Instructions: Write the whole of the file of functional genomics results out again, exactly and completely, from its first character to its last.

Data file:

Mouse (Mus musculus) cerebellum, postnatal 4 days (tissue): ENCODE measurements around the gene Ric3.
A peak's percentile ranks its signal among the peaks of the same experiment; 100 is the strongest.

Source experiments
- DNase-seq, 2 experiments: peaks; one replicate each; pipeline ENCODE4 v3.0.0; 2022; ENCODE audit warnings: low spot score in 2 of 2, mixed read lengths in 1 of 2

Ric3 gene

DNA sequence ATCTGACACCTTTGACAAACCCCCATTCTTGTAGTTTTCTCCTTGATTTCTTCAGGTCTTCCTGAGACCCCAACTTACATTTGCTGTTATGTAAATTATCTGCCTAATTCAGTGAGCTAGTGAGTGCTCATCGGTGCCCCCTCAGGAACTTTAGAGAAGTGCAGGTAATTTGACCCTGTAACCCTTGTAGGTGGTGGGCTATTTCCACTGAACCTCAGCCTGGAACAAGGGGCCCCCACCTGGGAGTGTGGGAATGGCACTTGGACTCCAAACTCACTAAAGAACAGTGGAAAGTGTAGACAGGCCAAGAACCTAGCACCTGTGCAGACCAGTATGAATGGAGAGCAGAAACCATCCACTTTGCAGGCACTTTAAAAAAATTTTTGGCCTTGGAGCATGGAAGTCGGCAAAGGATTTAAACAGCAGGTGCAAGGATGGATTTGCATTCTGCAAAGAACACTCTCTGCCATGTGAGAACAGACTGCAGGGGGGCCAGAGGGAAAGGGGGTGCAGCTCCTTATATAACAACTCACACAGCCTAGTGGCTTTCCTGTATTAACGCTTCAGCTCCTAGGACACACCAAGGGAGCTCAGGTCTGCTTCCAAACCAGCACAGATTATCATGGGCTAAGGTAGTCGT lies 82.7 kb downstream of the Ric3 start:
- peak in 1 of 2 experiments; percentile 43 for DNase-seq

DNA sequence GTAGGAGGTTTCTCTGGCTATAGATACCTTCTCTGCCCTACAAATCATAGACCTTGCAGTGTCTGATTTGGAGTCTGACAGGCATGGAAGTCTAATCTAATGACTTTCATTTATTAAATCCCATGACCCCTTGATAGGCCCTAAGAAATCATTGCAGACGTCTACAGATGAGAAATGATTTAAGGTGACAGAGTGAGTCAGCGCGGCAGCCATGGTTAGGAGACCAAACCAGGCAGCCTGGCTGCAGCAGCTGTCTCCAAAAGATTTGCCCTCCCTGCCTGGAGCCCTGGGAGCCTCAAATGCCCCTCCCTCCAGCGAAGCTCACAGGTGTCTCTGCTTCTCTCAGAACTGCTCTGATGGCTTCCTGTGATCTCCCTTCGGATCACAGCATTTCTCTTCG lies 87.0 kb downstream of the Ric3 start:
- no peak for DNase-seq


Mouse (Mus musculus) cerebellum, postnatal 4 days (tissue): ENCODE measurements around the gene Ric3.
A peak's percentile ranks its signal among the peaks of the same experiment; 100 is the strongest.

Source experiments
- DNase-seq, 2 experiments: peaks; one replicate each; pipeline ENCODE4 v3.0.0; 2022; ENCODE audit warnings: low spot score in 2 of 2, mixed read lengths in 1 of 2

Ric3 gene

DNA sequence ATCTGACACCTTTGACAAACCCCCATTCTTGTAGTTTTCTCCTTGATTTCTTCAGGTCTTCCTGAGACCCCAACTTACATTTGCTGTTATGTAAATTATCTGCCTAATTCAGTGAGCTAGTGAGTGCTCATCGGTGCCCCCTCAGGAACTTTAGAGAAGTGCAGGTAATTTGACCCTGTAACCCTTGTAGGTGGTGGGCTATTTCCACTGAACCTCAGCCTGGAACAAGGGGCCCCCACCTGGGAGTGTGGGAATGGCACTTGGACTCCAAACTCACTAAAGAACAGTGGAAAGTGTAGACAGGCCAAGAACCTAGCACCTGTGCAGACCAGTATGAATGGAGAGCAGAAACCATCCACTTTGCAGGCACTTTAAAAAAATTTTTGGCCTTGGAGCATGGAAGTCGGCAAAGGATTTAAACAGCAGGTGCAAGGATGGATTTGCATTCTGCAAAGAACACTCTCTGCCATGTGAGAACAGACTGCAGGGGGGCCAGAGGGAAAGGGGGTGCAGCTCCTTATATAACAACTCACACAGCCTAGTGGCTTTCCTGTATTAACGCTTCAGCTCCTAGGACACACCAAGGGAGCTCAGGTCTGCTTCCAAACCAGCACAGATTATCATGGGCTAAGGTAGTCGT lies 82.7 kb downstream of the Ric3 start:
- peak in 1 of 2 experiments; percentile 43 for DNase-seq

DNA sequence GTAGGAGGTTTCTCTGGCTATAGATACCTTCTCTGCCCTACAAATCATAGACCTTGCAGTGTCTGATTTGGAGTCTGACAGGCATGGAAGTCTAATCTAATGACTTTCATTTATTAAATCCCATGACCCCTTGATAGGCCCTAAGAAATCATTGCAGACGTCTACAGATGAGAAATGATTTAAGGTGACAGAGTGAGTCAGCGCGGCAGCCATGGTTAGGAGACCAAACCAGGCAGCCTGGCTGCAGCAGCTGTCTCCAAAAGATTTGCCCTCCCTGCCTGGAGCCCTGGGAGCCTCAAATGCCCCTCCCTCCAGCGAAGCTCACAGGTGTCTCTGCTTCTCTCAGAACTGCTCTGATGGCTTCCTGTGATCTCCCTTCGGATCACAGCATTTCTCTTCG lies 87.0 kb downstream of the Ric3 start:
- no peak for DNase-seq